Hola My Dearest Familia!
Oh happy day that I have a keyboard with an exclamation point! That literally was torture last time. Well, there are a thousand things to tell you all, and last week´s letter was an absolute disaster. So I´ll try and make it more organized this time!
Okay, well first I want to tell you about the amazing people we are teaching right now. But before that, I need to tell you about ARGENTINES in general, so you can kind of picture the kind of people that I get to eat with, mingle with, and live with every day of my life. So Argentines. They are the most charming, fascinating group of people in the world. Physically, you can´t describe them because Argentina is just like the U.S. in that it´s an absolute melting pot. Well I take that back. Almost EVERYONE is shorter than me, so I definitely stand out, plus my hair is pretty unusual. So there are lot´s of American looking people, lots of darker-skinned people, and the one thing they have in common is that they´re all delightfully flamboyant. They are all kind of theatrical in the way they talk and tell stories (So you can see why the little story teller in me just absolutely adores these people.) and all of them have VERY loud voices. If you were here listening to them talk, you would think that you´re listening to Italians because their voices go up and down just like the Italians in the movies. Buenos Aires really is like the South American version of some big European country. Everyone is very proud to be Argentine, but at the same time, they´re not America-haters. In fact, all of the youth, while they make fun of my Castillano and my American accent, totally love the American culture and think I´m somehow cool. Little do they know. :)
Anyways, that doesn´t even come close to doing them justice, but I hope you´ll get a better sense throughout my next hundred letters. So right now, we are teaching the most amazing woman named Amalia. Amalia is 82 years old and moves around like she´s 25. She´s absolutely determined not to grow old, and is somehow succeeding. Hermana Castillo and her last companion found Amalia a week before I arrived as she was walking home with her groceries (everyone here walks) and offered to help her. We´ve been teaching her ever since, and it´s as if Amalia has been waiting all her life to hear the gospel of Jesus Christ. She LOVES the Book of Mormon and just pours over it every night. She soaks up the teachings of the Gospel of Jesus Christ, and it was a special moment when we started teaching about the Plan of Salvation and before we could even get started, she asked, "Where´s my husband right now?" As representatives of the Lord Jesus Christ, we were able to testify to her that her husband is in the Spirit world right now and will have the opportunity to accept the same Gospel that she is accepting right now. The Holy Ghost bore testimony to her that what we were saying was true, and she said, "I feel so happy right now. I feel the truth in my heart. I can´t explain it, but I feel it in my heart." Amalia is going to be baptized on the 29th of September and I´m so excited for her.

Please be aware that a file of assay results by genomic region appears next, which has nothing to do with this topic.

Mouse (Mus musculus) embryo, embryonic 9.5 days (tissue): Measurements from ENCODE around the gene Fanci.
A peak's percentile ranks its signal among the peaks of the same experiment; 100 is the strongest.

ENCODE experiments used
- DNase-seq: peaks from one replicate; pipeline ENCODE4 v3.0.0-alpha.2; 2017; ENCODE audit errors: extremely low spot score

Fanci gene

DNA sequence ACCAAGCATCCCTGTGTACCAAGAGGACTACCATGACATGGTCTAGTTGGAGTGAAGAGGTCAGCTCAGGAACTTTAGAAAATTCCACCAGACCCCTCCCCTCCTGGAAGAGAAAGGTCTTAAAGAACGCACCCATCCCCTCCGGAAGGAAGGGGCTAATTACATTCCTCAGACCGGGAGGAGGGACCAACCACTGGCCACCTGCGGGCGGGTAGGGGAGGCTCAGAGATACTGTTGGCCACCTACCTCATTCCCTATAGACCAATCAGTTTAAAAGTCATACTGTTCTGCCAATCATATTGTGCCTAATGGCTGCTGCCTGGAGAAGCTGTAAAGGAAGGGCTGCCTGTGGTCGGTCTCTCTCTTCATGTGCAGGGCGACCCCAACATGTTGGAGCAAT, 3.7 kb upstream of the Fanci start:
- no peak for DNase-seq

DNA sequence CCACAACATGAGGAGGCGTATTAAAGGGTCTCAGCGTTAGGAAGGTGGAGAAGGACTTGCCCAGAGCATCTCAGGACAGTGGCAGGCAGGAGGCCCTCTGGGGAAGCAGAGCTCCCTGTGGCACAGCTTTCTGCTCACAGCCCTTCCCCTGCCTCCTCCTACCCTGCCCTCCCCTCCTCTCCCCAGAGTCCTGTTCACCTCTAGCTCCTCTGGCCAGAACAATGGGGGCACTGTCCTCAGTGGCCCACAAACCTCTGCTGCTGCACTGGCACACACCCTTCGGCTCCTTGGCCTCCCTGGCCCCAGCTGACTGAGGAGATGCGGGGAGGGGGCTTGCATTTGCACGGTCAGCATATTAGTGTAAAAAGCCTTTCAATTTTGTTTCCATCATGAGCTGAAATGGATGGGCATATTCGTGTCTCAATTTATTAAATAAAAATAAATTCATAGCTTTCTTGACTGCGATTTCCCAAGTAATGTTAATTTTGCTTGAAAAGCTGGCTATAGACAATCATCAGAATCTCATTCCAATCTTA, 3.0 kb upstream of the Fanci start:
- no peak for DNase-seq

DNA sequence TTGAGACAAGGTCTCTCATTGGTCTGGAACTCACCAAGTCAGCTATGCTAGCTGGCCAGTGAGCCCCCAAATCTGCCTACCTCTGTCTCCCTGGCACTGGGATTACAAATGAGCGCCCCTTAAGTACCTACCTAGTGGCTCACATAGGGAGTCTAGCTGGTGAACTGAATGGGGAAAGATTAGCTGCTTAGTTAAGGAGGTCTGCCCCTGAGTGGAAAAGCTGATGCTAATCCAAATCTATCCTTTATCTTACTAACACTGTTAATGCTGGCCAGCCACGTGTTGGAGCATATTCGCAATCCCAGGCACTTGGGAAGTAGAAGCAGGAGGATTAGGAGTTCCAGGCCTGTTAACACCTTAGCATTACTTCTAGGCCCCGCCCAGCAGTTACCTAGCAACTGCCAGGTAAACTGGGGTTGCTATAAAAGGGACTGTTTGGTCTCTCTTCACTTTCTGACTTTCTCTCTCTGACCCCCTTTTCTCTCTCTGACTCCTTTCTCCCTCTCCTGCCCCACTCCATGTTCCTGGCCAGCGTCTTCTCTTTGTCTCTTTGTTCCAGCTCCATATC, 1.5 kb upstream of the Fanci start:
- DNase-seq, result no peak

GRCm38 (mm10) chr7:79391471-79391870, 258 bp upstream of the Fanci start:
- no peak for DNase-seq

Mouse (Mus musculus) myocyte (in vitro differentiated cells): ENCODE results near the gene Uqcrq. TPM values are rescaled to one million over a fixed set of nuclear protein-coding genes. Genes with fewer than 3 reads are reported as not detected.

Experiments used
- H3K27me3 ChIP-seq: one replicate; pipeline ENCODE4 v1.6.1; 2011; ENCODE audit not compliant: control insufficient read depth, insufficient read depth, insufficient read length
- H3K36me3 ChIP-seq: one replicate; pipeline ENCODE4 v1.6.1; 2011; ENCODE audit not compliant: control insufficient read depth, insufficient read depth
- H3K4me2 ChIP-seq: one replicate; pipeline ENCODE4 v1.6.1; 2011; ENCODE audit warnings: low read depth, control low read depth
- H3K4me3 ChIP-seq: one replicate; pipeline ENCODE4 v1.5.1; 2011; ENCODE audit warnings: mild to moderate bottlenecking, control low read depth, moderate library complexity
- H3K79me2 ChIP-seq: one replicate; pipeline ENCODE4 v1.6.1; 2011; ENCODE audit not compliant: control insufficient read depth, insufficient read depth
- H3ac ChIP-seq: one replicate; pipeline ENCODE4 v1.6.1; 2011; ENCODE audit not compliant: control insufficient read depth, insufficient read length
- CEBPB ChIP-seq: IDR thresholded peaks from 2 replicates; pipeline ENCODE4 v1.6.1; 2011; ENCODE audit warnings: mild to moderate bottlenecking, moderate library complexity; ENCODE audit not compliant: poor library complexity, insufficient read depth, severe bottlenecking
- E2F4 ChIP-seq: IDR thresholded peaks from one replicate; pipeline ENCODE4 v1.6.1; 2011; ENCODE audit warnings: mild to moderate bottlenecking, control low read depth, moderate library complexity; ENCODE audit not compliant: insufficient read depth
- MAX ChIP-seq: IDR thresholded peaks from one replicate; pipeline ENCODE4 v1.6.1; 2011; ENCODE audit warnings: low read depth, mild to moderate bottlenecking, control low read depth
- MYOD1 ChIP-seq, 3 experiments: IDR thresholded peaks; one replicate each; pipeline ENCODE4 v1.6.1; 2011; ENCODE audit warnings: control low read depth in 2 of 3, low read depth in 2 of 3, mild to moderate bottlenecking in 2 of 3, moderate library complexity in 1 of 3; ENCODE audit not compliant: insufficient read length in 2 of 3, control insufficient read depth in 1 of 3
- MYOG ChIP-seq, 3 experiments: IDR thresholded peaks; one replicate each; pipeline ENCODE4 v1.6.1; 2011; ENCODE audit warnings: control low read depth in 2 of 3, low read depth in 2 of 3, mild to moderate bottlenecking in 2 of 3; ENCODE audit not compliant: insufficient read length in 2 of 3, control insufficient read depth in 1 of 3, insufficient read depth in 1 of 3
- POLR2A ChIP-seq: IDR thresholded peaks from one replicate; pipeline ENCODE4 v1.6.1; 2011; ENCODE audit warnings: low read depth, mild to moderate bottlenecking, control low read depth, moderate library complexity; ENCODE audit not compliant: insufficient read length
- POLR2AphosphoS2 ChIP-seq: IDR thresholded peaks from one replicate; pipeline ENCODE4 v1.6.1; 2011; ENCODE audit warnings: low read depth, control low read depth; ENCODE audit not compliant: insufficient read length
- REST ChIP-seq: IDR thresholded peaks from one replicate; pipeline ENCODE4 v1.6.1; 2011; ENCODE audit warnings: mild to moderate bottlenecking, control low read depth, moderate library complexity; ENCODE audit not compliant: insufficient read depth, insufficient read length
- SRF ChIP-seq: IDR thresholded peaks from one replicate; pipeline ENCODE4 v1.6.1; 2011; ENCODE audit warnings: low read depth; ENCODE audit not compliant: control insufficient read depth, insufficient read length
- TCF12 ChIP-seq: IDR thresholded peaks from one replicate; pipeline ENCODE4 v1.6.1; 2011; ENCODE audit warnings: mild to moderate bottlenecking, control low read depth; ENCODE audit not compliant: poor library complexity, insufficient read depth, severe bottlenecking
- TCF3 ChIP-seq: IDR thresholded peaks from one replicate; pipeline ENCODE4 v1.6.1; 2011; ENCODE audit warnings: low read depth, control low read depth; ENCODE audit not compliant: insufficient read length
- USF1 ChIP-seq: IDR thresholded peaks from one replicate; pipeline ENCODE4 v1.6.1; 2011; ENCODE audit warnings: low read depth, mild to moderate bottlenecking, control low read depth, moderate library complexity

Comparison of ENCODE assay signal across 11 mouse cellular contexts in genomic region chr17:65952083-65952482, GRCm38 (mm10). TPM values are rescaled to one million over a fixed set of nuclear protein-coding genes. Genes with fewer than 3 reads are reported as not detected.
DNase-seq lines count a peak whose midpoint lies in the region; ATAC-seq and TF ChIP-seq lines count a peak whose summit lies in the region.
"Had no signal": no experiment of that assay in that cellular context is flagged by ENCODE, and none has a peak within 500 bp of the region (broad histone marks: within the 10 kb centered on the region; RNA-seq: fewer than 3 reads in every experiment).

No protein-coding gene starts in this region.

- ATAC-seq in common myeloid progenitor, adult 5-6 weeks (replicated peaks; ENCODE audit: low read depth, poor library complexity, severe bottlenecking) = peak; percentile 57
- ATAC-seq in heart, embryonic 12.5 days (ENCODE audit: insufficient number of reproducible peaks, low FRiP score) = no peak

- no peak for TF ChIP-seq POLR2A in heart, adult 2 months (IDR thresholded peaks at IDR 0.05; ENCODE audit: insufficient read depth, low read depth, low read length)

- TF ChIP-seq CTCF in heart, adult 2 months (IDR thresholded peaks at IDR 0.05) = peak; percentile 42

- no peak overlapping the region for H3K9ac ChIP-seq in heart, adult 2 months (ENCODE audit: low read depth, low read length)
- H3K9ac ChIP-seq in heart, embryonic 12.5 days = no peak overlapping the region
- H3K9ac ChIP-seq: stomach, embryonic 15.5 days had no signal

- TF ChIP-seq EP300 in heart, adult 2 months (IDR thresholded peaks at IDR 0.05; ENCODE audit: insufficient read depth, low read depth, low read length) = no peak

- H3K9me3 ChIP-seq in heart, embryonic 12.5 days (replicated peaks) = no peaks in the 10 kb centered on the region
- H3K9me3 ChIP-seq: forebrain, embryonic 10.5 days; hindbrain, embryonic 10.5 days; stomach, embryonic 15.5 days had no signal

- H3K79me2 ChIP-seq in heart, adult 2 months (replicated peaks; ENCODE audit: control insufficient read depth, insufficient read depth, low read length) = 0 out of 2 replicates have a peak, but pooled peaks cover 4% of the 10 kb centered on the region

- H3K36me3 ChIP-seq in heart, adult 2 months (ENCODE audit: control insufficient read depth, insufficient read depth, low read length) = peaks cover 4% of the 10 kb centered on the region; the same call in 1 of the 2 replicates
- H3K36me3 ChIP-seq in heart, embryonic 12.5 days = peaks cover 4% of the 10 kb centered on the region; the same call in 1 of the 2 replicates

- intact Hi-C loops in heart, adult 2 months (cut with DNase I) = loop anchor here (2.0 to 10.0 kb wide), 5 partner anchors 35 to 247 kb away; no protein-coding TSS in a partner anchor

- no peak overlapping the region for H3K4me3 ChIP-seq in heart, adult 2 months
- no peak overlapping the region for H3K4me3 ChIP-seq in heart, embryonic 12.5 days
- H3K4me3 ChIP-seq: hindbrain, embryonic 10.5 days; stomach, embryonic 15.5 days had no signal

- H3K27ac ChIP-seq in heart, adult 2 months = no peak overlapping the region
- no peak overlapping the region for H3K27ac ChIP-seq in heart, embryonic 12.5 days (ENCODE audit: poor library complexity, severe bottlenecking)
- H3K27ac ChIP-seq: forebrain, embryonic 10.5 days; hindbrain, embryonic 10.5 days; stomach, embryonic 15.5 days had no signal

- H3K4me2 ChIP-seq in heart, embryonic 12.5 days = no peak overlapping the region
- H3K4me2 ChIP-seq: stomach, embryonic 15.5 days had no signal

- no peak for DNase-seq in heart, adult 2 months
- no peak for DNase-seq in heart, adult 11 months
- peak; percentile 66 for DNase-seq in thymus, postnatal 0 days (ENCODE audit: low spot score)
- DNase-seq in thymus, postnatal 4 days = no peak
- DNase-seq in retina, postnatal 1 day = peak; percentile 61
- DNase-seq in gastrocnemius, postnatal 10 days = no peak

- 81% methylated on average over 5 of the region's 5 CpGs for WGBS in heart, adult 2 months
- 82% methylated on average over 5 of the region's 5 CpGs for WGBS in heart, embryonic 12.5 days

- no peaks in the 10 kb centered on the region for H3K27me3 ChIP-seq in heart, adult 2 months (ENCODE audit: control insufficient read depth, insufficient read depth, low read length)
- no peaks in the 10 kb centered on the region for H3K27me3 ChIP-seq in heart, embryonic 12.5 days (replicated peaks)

We have been blessed to be led to many more people who are willing to listen to our message. Well, I should restate that. MANY people are willing to listen to us because that´s just how the people are. They are kind and loving and would love to have two nice girls come in for some matte. ( I probably have to turn down matte 5 times a day) But not everyone is willing to make commitments, and so we keep walking, keep teaching, and keep inviting. This past week we have had probably 4 or 5 lessons with families where the parents are living together but aren´t married. So I can already see that that´s going to be a challenge in helping people prepare for baptism. The thing is that it´s just not seen as bad here. It´s totally normal. Anyways, Amalia is really the only investigator right now who is progressing towards baptism.